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SIDNEY ARNOLD'S STATEMENT. Oats.—“ The field which produced this crop, contains a little over two acres, had been pastured with sheep from 1838 up to 1850 0; no manure ever having been applied on the field, except the droppings of the sheep, and in the spring of 1850, one load of coarse unfermented manure. Soil, a sandy loam, resting on a subsoil of like description, with the addition of a small portion of clay. The field was broken up in the spring of 1850, and planted with corn, potatoes, pumpkins and squashes. The entire crop that year was nearly destroyed by worms; but the ground was kept well cultivated and free of weeds through the season. Depth of plowing that season, eight inches, not plowed in the fall. Plowed for the present crop once, in the spring of 1851, just before sowing, which was quite early, or about as soon as the frost was out of the ground, depth of plowing this year six inches. Amount of seed used, five bushels to the acre, of the variety called the barley or potato oat. The crop was harvested on the 26th of August, while the straw was partially green; stacked in the field till it was cured, and then housed. Thrashed with a machine, and measured in a half bushel. Produce from one acre, 117 bushels by measure, weighing 35% lbs. to the bushel.
Value of Crop. 117 bushels by measure, sold at 3s.,
$43 88 Straw, estimated worth,
3 12 Value of crop,
$17 00 Expense of cultivation and harvesting,
In favor of crop,..
Receipts and expenditures.
Paid premiums and expenses,..
... $449 50 Society's note to Keese & Tomlinson, .... 130 46
do to Arnold & Keese,.. 105 97 Cash on hand,
Officers, 1852.—Jonathan Battey, Keeseville, President; ten Vice-Presidents; Anderson Keese, Secretary, Keeseville ; Willets Keese, Treasurer, Peru.
Agricultural College and Experimental Farm.—The following resolution adopted January 6, 1852:
Resolved, That we, as an Agricultural Society, are decidedly in favor of the establishment of an Agricultural College and Experimental Farm by the Legislature of this State, believing that the agricultural interests of the State demand it.
The Annual Meeting was more numerously attended than usual, and the proceedings of a spirited order, evincing a degree of interest in the society and its objects, highly encouraging. The annual address by the President was ordered published.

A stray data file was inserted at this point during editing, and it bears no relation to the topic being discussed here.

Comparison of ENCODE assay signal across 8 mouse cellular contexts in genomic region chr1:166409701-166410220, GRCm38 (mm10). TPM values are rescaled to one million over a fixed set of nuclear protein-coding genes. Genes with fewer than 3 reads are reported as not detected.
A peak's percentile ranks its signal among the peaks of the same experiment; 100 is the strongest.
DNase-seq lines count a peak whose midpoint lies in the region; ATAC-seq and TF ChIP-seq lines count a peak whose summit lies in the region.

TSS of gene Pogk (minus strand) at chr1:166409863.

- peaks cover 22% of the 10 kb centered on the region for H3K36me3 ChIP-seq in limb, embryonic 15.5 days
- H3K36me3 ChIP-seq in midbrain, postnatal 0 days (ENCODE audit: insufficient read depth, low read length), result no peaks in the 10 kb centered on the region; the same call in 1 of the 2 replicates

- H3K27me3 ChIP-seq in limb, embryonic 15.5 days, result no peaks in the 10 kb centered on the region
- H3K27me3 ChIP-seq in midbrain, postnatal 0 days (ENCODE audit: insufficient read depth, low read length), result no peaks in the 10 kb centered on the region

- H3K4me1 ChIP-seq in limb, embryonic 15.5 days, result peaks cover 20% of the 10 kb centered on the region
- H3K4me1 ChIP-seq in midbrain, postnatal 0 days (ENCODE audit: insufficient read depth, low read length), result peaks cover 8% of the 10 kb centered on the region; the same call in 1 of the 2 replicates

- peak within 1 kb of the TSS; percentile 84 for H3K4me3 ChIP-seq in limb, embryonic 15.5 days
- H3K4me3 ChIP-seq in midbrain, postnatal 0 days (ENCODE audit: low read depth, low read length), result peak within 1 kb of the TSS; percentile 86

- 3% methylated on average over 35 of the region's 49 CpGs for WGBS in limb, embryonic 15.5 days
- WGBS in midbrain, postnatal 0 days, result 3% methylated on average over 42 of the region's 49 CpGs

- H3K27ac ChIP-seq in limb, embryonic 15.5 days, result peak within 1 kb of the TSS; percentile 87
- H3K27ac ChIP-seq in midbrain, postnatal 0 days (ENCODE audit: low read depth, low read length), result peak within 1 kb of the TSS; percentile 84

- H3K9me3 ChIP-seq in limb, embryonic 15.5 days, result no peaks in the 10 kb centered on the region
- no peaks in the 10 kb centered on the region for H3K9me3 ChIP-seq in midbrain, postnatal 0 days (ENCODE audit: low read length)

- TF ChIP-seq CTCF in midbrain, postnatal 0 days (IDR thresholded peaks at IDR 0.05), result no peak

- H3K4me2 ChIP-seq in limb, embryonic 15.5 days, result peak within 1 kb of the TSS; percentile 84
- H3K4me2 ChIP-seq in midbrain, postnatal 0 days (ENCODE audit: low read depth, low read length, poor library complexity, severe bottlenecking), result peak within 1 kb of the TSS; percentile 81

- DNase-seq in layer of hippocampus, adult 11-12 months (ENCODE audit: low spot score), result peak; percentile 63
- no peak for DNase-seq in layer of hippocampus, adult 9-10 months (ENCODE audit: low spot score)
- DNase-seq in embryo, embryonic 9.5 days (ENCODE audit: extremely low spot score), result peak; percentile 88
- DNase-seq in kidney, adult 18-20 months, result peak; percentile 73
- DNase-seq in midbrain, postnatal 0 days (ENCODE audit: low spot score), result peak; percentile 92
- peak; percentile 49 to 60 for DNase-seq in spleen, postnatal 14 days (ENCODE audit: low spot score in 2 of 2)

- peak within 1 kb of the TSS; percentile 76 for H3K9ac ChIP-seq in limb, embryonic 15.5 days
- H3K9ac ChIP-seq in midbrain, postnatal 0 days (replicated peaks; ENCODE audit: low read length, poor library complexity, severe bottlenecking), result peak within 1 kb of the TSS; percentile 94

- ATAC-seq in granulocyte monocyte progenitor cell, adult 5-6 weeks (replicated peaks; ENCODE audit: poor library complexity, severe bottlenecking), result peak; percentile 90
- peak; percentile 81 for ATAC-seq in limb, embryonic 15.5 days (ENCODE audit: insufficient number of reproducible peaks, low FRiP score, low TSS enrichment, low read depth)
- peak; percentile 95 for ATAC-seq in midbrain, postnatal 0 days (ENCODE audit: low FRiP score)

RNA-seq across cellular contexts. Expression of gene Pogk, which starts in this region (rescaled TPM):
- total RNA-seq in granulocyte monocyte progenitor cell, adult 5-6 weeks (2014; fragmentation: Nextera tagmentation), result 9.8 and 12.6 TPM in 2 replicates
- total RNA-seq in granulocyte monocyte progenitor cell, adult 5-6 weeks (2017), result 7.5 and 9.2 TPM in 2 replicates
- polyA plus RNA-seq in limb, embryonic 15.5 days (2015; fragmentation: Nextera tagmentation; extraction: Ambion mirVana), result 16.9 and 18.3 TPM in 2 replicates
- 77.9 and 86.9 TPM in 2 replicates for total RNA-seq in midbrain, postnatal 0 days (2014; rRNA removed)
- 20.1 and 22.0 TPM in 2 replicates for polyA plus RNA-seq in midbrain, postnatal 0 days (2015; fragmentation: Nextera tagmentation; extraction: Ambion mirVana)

Report of J. Battey, President of the Society, in answer to a circular issued by the President of the New-York State Agricultural Society, bearing date October 29, 1851, and calling on the Presidents of the County Agricultural Societies for answers to certain questions regarding the agricultural products, &c., of their respective counties, for the year 1851.
1st. “What is the chief product of your county ?" The crop yielding the greatest annual income is hay.
2d. “Its increase or decrease this year ?" The average yield per acre this season exceeds that of last year by about 50 per cent., and is probably 25 per cent greater than the ordinary average per acre through a series of years.
3d. “The number of acres (about) occupied in its cultivation; [Ag. Trans., 1852.]
the quantity and quality produced? The amount of land mowed in Clinton county this year is about 50,000 acres, and the amount of hay produced cannot fall short of 75,000 tons, or 1) tons per acre on an average. In quality, the hay grown in this county is not surpassed. Nearly all the hay produced in Clinton county is grown upon upland meadows, which are frequently broken up, manured and tilled two or three years, and again seeded down in grass, and which are never allowed to remain in sward after the cultivated grasses have run out. The grasses most cultivated for hay are Tirnothy and Clover These are usually mixed in sowing the seed in the proportion of two or three parts of the former to one of the latter.
It is estimated that not less than 30,000 tons of hay are annually required for the supply of our manufacturing villages, and for the teams employed in the manufacture of iron and lumber in the county. And our farmers, tempted by the comparatively high price usually paid for hay, have for years been draining their farms of the elements of fertility, at the rate of 30,000 tons a year,
for which the cash equivalent brought back in the farmer's pocket, makes no adequate amends to the impoverished soil. Experience is said to be a dear school, yet some will learn in no other. But the tide is beginning to turn, and many of our farmers, once in the habit of selling the greater part of their hay, have now wisely resolved that the manures produced upon their farms, shall no longer go to mingle their gases with the fumes of burning cinders, or to “waste their sweetness on the desert air,” around the woodman's hovel!